“Why are you still a Christian?”
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When I posed that question to my students in Penuel School of Theology in a Pastoral Theology class, I got reactions of varied incredulity. Mildly, from raised eyebrows, dropped jaws to stunned statements like “what kind of question is that”? Surely being saved by grace, sealed by the Spirit and called by the Lord is enough for one to stay (if you’re Arminian) or be kept (if you’re Calvinist) a Christian.
My class was made up of advanced students; many were experienced pastors with years notched in pastoral work. But that precisely was the basis for my asking that question. Their common profile was they entered the faith in their youth, perhaps being active and a leader in church groups even while in high school. Many responded to a call to serve in the ministry in some summer camp on their way to college which, in turn, would lead them to a Bible school to prepare them for ministry (usually pastoral or missionary work). Most have been successful in their work and are now continuing their studies on their way to possibly greater responsibilities.
Most are about to hit mid-life crisis (MLC).
The funny thing about MLC is that Christians filled with the Spirit are supposed to be victorious and triumphant (redundant…) over that malady. Take it from me, after counseling with apparently “victorious and triumphant” pastors, what is revealed is quite the opposite. Except you do not and cannot say that—it is “bad advertising” for the pop Christianity of this day and age.
Many—supported by a big denomination—can opt for a sabbatical or a rest from their labor and regain their vision. Even more, however, does not have that option and have to continue in their hard labor despite their fear and doubts. It is in light of this backdrop that I ask: “why are you still a Christian?”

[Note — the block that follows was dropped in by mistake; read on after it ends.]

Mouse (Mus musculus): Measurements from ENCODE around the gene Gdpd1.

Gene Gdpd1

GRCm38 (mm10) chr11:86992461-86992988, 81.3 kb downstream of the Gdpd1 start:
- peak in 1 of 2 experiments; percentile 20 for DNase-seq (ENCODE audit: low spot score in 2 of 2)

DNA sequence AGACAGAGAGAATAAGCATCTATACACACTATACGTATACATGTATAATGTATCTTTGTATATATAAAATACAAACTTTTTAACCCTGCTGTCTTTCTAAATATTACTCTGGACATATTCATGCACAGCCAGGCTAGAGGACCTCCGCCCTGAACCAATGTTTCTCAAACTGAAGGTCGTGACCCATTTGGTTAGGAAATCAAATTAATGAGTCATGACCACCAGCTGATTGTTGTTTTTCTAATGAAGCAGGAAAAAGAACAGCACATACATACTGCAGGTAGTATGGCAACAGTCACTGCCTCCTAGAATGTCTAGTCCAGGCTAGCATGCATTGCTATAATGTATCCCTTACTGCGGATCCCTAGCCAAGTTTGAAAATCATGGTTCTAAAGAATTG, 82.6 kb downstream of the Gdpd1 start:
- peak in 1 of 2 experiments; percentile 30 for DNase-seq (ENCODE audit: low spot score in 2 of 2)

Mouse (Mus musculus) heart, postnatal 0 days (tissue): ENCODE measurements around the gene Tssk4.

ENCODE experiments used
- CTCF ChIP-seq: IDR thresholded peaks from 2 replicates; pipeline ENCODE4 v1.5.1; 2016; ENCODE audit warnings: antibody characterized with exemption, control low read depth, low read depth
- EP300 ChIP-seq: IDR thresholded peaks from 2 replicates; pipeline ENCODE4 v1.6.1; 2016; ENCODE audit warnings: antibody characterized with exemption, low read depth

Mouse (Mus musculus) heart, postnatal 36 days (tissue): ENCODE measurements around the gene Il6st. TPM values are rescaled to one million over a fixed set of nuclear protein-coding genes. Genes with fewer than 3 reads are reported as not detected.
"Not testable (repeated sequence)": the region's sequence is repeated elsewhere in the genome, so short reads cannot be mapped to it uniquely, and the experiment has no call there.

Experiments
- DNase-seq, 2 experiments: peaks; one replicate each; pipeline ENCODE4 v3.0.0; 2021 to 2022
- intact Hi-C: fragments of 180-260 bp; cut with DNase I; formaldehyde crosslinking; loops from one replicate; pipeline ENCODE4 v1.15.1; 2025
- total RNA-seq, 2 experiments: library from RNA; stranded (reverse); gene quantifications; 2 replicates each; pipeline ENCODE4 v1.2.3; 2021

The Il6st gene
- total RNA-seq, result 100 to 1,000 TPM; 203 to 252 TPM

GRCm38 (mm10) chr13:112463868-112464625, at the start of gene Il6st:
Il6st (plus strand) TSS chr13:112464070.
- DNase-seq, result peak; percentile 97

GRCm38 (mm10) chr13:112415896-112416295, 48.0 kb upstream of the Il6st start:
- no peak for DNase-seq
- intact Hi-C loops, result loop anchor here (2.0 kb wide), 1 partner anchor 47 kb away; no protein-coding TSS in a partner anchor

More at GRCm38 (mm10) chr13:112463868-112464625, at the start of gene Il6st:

Consider that many knew no life apart from the Christian community and ministry; many does know any other skill than to be a pastor or a minister. Can they—in their honest doubt—stop what they are doing?
If one, for just an extreme example, come to the point of doubting where he concludes that God, faith and all these are not true—can he actually decide to stop being a Christian? From what I have seen, the answer is no, and it is not because of the spiritual reasons of being saved, sealed and called that has anything to do with it but because of being lost—what would they do if they admit to doubt? What security would they have?
A “chicken and egg” dilemma thus forms: is their livelihood a result of being a Christian or is being a Christian a result of their livelihood. The former is what we take for granted: we are workers in the Vineyard because of our faith. The latter statement is something we have to seriously reflect on: are you a Christian because your livelihood depends on it?
"There lives more faith in honest doubt, believe me, than in half the creeds" (Alfred Lord Tennyson).
I entered the Christian ministry a little late—after I graduated college. It was a result of a series of events related to teaching, psychology and counseling that took me on a journey to seminary where I basically stayed as student, faculty, and administrator (in various guises) for over 20 years. I posed that question in the latter part of my ministry which ended about 2005 which coincidently coincided with terms of duty ending exacerbating whatever MLC I was already encountering.
Various reasons appeared and thus a new call came—to be a photographer. Now, no longer in the “official” Christian ministry, I can now confidently say that I am a Christian because I have been saved by grace, sealed by the Spirit and called by the Lord.